Germany’s Lost Decade

Nuclear Shutdown Whets Germany's Appetite for Coal

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Before its turn from nuclear, in March 2011, 40 percent of Germany's electricity was clean — 23 percent nuclear, 17 percent renewables. Without nuclear, it will take until at least 2020 to make up the difference using clean tech, bringing new coal power plants online.

November 27, 2012 | Robert Wilson,

Germany appears intent on doing three things faster than almost any developed country: expanding renewable power, closing nuclear power plants, and building new coal power plants. The first two are much praised by those who drink the Energiewende Kool Aid, while the third is often treated as some kind of myth by the same people. Germany’s Environment Minister however recognizes it is not a myth, but appears to believe in magic instead. After the opening of a 2.2 GW coal power plant earlier this year, he absurdly stated the following:

“If one builds a new state-of-the-art lignite power plant to replace several older and much less efficient plants, then I feel this should also be acknowledged as a contribution to our climate protection efforts.”

Now, one would have hoped that such statements would kill off Germany’s hopes of being a model Green country. After all it could easily build gas plants instead, and get half the emissions. Instead prominent figures such as Bill McKibben continue to peddle wishful thinking about Germany’s energy plans, apparently with no regard for the actual carbon dioxide Germany will be pumping into the atmosphere.

What, however are the actual emissions impacts of Germany’s over praised Energiewende? More important, for those countries considering copying Germany, is whether its nuclear phase out will have negative implications on the Energiewende. Many Greens believe that it won’t. An illustrative example is Damian Carrington of the Guardian newspaper, who fumbled around in the dark “busting the carbon myths” of Germany’s energy policy. Some argued that shutting 8 nuclear reactors in 2011 would lead to Germany importing more electricity, to which Carrington responded that Germany instead simply exported less. This is sophistry of the highest order. He then explained away any rise in emissions by claiming that they would be magically offset by reductions elsewhere due to the workings of the European Emissions Trading Scheme. A fine piece of special pleading, curiously absent when the possibility of the UK building new gas plants is discussed.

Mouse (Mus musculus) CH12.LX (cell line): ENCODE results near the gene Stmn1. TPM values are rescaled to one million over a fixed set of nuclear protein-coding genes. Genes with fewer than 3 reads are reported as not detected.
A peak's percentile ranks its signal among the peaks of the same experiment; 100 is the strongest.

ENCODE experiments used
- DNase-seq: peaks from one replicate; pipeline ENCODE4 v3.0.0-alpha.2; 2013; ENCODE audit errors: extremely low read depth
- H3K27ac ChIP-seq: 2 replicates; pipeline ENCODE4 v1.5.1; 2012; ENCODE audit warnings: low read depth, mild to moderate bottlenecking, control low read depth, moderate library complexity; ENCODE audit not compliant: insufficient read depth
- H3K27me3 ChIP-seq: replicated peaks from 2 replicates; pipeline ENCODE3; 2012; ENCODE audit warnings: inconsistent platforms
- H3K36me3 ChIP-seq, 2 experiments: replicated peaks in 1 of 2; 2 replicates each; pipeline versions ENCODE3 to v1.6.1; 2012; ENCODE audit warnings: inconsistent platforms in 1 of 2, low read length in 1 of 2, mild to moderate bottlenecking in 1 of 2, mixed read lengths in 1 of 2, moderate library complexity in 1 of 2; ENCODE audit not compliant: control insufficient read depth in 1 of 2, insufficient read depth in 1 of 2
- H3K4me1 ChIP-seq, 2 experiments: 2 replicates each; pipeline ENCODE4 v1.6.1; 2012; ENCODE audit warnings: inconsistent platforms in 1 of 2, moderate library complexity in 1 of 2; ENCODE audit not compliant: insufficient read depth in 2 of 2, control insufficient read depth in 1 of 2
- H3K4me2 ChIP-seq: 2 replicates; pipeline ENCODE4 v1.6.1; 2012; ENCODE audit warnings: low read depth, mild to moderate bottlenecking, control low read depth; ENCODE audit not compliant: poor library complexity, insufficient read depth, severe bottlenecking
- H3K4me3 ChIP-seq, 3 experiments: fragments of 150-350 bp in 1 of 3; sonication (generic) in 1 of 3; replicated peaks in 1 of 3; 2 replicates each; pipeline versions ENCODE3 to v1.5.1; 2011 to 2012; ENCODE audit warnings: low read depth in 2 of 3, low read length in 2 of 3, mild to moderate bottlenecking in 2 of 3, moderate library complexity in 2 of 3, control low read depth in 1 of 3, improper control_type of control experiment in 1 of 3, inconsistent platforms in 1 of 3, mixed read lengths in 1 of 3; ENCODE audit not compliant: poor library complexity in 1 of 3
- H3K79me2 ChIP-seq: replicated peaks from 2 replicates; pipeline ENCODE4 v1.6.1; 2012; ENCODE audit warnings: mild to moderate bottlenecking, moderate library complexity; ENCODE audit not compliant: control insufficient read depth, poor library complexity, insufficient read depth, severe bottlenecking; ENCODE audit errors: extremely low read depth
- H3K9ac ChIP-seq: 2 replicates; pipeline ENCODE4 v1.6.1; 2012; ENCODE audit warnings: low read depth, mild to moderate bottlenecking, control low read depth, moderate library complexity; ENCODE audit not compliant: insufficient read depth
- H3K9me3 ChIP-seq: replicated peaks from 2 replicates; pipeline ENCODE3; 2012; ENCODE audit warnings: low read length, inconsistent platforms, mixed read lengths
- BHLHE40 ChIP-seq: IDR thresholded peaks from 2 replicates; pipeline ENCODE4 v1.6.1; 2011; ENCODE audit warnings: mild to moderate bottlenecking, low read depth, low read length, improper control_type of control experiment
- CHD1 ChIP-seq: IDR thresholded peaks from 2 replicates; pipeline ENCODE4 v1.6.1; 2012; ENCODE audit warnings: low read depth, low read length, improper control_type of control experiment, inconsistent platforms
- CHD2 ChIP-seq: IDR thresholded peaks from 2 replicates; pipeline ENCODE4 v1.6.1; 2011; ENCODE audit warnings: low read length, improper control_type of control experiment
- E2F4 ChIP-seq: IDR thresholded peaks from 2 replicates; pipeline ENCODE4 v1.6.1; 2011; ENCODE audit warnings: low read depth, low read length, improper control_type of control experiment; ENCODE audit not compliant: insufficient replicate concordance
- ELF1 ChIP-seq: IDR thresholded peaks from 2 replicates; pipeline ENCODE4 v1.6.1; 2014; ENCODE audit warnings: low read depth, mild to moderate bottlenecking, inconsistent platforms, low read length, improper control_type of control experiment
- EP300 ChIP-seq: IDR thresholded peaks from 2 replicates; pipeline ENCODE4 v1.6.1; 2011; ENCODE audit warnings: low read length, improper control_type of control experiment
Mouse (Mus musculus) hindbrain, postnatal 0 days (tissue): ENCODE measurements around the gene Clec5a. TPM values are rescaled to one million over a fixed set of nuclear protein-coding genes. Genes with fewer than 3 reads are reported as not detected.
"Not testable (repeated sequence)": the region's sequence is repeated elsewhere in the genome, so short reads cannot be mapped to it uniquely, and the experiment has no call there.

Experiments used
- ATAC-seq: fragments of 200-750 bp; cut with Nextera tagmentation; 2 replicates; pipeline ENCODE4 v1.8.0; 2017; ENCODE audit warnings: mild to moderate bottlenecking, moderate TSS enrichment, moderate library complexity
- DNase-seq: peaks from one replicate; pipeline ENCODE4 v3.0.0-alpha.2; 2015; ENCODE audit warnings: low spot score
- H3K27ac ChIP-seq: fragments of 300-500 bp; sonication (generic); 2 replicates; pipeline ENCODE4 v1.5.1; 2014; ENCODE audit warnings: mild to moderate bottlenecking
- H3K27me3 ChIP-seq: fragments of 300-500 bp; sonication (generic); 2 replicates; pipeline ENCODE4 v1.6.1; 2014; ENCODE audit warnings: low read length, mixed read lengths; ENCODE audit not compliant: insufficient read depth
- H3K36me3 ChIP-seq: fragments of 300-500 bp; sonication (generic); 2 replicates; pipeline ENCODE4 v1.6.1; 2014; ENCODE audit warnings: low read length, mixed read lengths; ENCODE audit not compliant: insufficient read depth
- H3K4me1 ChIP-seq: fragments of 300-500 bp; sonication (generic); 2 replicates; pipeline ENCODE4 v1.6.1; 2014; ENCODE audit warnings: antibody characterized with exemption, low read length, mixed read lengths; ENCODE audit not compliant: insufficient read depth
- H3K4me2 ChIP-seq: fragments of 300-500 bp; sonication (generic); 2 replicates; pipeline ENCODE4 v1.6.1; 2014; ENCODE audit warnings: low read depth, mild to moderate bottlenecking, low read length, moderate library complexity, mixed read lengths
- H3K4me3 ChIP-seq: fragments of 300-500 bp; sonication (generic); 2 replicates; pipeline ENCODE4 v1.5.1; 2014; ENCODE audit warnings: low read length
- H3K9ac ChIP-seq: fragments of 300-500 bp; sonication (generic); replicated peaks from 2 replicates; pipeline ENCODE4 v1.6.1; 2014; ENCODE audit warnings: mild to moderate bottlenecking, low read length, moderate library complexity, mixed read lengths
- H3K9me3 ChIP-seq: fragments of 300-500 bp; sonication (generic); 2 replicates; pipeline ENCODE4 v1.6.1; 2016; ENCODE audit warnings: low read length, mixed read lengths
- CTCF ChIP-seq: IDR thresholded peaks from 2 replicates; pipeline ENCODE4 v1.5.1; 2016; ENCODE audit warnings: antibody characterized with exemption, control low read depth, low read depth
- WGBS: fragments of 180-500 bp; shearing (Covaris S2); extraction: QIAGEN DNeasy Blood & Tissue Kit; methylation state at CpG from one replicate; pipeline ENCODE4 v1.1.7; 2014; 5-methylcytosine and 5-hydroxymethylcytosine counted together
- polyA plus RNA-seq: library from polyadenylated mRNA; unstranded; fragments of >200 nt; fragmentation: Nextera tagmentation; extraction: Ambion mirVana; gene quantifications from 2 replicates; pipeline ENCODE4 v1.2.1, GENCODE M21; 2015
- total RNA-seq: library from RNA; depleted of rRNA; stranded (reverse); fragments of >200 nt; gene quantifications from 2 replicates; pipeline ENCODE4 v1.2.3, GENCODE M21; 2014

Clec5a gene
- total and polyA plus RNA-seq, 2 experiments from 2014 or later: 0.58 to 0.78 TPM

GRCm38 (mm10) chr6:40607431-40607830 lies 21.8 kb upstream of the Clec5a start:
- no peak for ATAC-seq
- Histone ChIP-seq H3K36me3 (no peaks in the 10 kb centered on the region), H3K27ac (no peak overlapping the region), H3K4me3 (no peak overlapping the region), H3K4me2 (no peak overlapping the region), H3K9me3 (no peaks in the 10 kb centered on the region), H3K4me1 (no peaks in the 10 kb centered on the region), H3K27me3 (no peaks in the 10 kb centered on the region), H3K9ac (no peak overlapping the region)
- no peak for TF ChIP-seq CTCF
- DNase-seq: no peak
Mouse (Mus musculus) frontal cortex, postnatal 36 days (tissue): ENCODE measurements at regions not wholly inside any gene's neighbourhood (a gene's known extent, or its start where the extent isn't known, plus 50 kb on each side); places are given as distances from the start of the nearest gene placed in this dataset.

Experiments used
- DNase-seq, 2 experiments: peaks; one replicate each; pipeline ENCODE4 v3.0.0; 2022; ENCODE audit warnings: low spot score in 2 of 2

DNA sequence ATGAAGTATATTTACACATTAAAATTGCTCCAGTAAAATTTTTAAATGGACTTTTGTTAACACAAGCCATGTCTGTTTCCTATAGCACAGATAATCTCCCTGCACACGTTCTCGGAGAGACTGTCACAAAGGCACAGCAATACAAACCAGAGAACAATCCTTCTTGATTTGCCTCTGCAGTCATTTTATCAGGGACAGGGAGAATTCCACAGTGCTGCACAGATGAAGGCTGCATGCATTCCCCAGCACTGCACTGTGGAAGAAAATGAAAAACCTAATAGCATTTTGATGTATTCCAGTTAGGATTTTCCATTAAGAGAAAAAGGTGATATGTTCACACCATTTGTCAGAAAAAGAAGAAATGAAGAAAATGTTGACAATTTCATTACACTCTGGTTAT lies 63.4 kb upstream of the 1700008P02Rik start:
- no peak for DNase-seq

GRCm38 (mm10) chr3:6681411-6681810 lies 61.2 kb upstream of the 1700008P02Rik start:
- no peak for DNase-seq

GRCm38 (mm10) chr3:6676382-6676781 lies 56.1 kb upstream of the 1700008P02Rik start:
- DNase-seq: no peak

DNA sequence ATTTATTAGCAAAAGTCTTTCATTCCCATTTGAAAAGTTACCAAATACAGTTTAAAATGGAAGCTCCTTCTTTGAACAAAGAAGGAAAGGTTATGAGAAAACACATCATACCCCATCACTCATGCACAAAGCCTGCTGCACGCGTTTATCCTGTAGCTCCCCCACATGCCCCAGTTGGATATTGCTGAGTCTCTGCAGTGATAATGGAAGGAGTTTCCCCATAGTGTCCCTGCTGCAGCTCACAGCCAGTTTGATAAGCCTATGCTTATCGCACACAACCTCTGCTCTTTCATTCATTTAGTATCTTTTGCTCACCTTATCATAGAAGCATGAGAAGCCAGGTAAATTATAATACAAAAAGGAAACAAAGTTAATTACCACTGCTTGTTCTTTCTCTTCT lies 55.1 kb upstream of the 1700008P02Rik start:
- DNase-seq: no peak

Similarly, the recent book Clean Break, on Germany’s Energiewende, made the following claim:

Germany’s old coal plants are being decommissioned faster than new ones are coming online.

This fact is a key part of the author’s explanation of why Germany’s nuclear shutdown is not having the effects some of its critics claimed it would. The problem however is that what the author claims has absolutely no basis in reality. Germany is building coal plants faster than it is decommissioning them. This can easily be checked by looking at the list of power stations the German government says are being built and decommissioned between now and 2015 (see the second spreadsheet).

In total, between now and 2015, Germany is decommissioning 1.8 GW of coal plants, but building 8 GW. This is not a healthy ratio. In contrast, it is only building 1.5 GW of gas, which could provide the electricity with half of the emissions. So, quite astonishingly, the carbon intensity of Germany’s new build fossil fuels is actually higher than its existing fossil fuel capacity.

The plain truth is that Germany’s nuclear shutdown means that its carbon emissions from electricity are going precisely nowhere in the next decade. Before March 2011 Germany got 40% of its power from low carbon sources (23% nuclear, 17% renewables.) What is it targeting for 2020? 35% renewables (though they may push this up to 40%). This leaves fossil fuels where they are today. So, the arithmetic is clear: Germany is spending vast amounts of money on renewable energy and putting big increases on regular consumers’ electricity bills, while phasing out nuclear energy, all so that they can stand still.

Simply calling this a lost decade for Germany, however, may be overly optimistic. The continued increase in consumer electricity bills is almost certain to dampen the enthusiasm for clean energy, and Germany’s already fond appetite for coal may be increased all the more.

Robert Wilson is a PhD candidate in Mathematical Ecology at the University of Strathclyde in Glasgow. He blogs at Carbon Counter, where a pervious version of this appeared. You can follow him on Twitter @planktonmath.


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